Air India and Indian Airlines: Fighting for Survival?

Flying has never been easier. With unlimited options rushing your way, you can glide from one destination to other on your own terms. So whether you’re a business class traveller or can only afford economy fares, many Indian and international airlines are at your command. This was not the case obviously when aviation materialised in full swing somewhere around independence. With Air India and Indian Airlines dominating the Indian passengers, it was slightly unimaginable then, that a day would come when in-numerous airlines, both Indian and foreign , were competing with each other to win the hearts of passengers. It seemed that the glory of flying would be only with these two carriers which are nonetheless Government owned. Today however, things are different.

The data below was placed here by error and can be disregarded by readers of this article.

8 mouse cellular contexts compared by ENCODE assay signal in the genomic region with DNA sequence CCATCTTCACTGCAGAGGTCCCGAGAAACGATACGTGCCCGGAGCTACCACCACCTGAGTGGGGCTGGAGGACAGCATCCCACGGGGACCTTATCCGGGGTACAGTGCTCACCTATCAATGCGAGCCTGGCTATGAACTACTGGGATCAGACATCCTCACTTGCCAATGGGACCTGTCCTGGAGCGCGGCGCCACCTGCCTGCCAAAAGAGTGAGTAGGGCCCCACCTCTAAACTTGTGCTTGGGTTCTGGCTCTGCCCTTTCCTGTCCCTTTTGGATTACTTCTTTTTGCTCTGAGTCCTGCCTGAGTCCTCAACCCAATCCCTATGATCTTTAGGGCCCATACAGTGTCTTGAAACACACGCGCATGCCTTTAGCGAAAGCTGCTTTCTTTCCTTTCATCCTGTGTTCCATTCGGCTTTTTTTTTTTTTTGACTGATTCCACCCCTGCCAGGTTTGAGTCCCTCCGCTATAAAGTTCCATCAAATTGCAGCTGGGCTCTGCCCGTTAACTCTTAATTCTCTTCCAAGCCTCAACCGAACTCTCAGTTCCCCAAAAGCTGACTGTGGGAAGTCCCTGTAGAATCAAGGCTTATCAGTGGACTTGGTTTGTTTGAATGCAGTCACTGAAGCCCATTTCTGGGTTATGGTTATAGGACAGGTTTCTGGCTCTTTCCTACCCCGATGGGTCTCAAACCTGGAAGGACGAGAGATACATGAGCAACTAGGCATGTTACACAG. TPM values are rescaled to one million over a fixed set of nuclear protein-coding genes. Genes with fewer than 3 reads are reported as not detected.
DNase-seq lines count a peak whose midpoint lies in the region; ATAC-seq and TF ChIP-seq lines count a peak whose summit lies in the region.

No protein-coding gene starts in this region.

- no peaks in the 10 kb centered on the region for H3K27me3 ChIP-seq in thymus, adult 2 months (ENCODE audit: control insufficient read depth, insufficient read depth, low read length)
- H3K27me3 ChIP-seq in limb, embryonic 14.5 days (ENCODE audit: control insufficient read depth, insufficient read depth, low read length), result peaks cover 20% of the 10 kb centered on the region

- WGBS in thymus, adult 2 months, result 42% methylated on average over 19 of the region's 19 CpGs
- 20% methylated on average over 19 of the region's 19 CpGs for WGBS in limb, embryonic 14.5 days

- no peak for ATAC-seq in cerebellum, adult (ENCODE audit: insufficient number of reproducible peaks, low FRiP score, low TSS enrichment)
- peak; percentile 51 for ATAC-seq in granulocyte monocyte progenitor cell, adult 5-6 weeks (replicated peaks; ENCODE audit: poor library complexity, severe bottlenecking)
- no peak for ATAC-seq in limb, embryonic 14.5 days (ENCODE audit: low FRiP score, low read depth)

Air India is in a substantial mess; all news sources will confirm so. The debt ridden airline has had a great fall- big enough to spoil it’s reputation for a long time to come. The entity has been running in losses for quite some time now and as of now has a debt of 5,000 crores which has been publicly stamped across it’s forehead. To make matters worse, the merger which was engineered between the two national carriers i.e. Air India and Indian Airlines, so as to maximise profits is actually resulting in heavy losses. The marriage between the former adversaries were meant to yield benefits as a single airline would avoid overlapping routes and many aircrafts and employees would be free to be engaged for alternative courses and also for the low cost version of Air India – Air India Express . Escalating fuel prices was another reason why the merger was in vogue among the aviation officials. The talks for unification had been going on for years, but ironically or rather unfortunately it occurred soon after Indian Airlines went through a tedious and rather expensive make over process and became Indian. It would be safe to say that when aviation minister Praful Patel and his ministry agreed to this decision, they must have known that both airlines were in heavy debts and that the resultant airline i.e. Air India, will have to wave off losses incurred by Indian Airlines (along with it’s own) not to mention that Air India is now over-staffed ( having 140 employees per aircraft as opposed to 100, prescribed by aviation regulations). Of course, the motive of the entire merger was to bring both the airlines out of their low and point them towards profits. It was estimated that the merger will roll out Rs. 1200 crores in profits by 2010 – a figure which would have been rainfall after a long dry spell for the airlines. Sadly however, ever since the National Aviation Company of India was formed in 2007( parent corporation of Air India and Indian Airlines) it has been able to drown itself in deep loss – $ 3.2 billion to be precise. And now after Air India has been in news long enough, begging for bailout from the Government, the opposition and many others are asking – why was the merger done in the first place. Both Air India and Indian Airlines were better off as competitors despite the fact that they were facing financial difficulties. The cumulative losses of both the carriers before the tie up was not nearly as much as it is now. Yes, their performance was disappointing nonetheless, an issue which was addressed by Praful Patel many a times. But after the tie up, and many agree to this, things have gone from bad to worse.